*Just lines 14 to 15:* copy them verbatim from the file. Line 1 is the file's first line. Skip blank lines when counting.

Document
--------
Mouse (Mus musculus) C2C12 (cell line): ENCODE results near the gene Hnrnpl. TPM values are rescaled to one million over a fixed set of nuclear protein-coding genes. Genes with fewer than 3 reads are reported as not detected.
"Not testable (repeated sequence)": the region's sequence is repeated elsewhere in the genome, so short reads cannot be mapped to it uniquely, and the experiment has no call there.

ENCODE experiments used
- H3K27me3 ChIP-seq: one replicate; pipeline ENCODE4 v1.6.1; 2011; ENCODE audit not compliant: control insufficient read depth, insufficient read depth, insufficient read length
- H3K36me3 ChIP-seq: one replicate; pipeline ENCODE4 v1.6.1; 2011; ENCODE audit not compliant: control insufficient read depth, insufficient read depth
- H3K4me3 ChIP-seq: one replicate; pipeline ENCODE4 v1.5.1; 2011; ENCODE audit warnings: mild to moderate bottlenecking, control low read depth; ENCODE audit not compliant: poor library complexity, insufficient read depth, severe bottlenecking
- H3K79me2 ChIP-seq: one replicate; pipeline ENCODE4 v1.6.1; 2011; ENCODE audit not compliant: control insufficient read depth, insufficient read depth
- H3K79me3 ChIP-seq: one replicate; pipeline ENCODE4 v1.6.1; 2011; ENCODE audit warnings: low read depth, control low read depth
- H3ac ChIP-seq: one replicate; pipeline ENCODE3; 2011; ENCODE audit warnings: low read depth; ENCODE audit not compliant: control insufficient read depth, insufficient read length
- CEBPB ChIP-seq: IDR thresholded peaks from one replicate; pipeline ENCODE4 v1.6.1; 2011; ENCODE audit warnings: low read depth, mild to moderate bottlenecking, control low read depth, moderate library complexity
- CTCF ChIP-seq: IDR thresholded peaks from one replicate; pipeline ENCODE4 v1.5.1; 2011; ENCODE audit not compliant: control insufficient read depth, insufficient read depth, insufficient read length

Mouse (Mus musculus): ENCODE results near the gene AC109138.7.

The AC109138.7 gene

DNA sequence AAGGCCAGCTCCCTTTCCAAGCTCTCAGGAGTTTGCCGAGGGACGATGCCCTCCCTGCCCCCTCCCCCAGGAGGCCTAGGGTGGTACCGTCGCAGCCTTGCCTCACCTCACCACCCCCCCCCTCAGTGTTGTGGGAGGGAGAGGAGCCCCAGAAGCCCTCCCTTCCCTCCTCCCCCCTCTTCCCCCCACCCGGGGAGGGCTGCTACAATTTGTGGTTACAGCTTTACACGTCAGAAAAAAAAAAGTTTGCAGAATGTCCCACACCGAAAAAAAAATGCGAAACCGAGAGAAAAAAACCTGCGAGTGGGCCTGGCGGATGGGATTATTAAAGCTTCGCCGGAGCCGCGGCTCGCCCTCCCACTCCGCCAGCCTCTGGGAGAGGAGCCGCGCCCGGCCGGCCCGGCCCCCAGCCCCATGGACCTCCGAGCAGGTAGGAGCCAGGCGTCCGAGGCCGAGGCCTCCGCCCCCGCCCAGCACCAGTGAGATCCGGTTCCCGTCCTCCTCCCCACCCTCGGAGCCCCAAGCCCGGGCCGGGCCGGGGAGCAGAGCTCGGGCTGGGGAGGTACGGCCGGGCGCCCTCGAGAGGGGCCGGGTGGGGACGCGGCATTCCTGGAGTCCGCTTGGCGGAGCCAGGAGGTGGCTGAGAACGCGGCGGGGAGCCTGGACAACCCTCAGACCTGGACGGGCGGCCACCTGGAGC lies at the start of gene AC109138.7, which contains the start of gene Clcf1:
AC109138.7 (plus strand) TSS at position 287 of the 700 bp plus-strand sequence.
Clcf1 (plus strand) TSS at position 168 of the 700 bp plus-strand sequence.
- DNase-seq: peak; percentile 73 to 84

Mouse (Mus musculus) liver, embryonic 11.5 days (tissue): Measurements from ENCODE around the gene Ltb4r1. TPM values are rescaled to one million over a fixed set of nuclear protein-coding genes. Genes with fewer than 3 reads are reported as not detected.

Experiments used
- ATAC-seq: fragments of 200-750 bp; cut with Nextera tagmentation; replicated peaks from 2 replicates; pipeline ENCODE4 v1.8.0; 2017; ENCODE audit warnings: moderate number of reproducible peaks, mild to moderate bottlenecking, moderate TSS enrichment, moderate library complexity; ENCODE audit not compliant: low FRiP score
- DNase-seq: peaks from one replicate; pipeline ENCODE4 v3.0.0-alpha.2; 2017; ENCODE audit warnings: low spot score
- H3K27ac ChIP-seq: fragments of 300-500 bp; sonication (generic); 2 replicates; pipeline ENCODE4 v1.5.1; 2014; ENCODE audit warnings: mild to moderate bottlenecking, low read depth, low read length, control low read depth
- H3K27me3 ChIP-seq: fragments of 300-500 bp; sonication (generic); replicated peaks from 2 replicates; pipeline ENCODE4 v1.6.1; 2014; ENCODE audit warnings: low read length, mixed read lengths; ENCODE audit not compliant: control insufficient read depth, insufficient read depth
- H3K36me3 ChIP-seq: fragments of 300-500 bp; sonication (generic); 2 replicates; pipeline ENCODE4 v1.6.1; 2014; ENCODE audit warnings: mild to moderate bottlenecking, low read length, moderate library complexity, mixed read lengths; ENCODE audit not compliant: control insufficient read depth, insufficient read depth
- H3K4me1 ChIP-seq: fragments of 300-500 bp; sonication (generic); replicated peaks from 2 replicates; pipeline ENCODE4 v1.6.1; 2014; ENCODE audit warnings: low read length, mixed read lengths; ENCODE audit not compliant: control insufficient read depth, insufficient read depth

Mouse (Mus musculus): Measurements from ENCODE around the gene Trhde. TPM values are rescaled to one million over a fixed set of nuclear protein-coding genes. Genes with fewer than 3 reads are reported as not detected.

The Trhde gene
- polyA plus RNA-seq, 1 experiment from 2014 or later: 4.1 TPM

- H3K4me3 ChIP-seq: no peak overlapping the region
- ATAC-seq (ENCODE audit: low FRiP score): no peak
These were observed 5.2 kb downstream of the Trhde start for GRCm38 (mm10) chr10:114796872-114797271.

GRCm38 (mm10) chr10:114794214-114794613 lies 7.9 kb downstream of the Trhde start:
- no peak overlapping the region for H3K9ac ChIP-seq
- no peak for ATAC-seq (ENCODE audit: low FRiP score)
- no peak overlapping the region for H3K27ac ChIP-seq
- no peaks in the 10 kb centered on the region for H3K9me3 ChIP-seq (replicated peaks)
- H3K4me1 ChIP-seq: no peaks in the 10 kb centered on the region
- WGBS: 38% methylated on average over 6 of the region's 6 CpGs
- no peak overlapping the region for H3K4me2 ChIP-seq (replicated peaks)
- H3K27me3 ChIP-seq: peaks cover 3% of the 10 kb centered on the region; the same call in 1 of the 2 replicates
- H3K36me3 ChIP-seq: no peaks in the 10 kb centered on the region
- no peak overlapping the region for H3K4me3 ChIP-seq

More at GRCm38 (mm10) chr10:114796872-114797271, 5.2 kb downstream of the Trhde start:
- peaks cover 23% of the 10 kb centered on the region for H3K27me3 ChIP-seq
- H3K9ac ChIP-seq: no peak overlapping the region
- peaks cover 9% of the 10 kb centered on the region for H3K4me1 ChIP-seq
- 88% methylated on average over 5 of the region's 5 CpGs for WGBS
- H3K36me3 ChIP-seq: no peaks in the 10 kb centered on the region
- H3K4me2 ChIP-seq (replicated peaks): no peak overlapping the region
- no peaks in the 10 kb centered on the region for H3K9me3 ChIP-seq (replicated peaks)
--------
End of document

DNA sequence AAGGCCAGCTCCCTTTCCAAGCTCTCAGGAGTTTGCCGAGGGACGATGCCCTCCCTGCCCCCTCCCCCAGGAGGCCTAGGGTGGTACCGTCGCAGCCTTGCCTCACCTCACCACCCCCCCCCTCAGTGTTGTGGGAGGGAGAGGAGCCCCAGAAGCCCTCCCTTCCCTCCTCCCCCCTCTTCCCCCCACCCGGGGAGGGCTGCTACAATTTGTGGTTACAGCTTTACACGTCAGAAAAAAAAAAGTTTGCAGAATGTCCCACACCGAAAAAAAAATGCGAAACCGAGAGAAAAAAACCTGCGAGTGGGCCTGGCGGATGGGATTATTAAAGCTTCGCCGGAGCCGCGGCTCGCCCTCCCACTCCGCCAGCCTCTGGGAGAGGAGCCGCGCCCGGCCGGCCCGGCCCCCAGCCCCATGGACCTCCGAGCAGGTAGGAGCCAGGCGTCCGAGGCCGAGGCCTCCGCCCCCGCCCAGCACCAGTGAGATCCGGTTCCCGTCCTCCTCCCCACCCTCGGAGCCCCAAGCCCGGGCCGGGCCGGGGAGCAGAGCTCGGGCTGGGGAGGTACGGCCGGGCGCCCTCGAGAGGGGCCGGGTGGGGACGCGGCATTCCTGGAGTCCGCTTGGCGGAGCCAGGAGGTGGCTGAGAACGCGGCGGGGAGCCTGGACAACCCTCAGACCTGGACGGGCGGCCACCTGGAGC lies at the start of gene AC109138.7, which contains the start of gene Clcf1:
AC109138.7 (plus strand) TSS at position 287 of the 700 bp plus-strand sequence.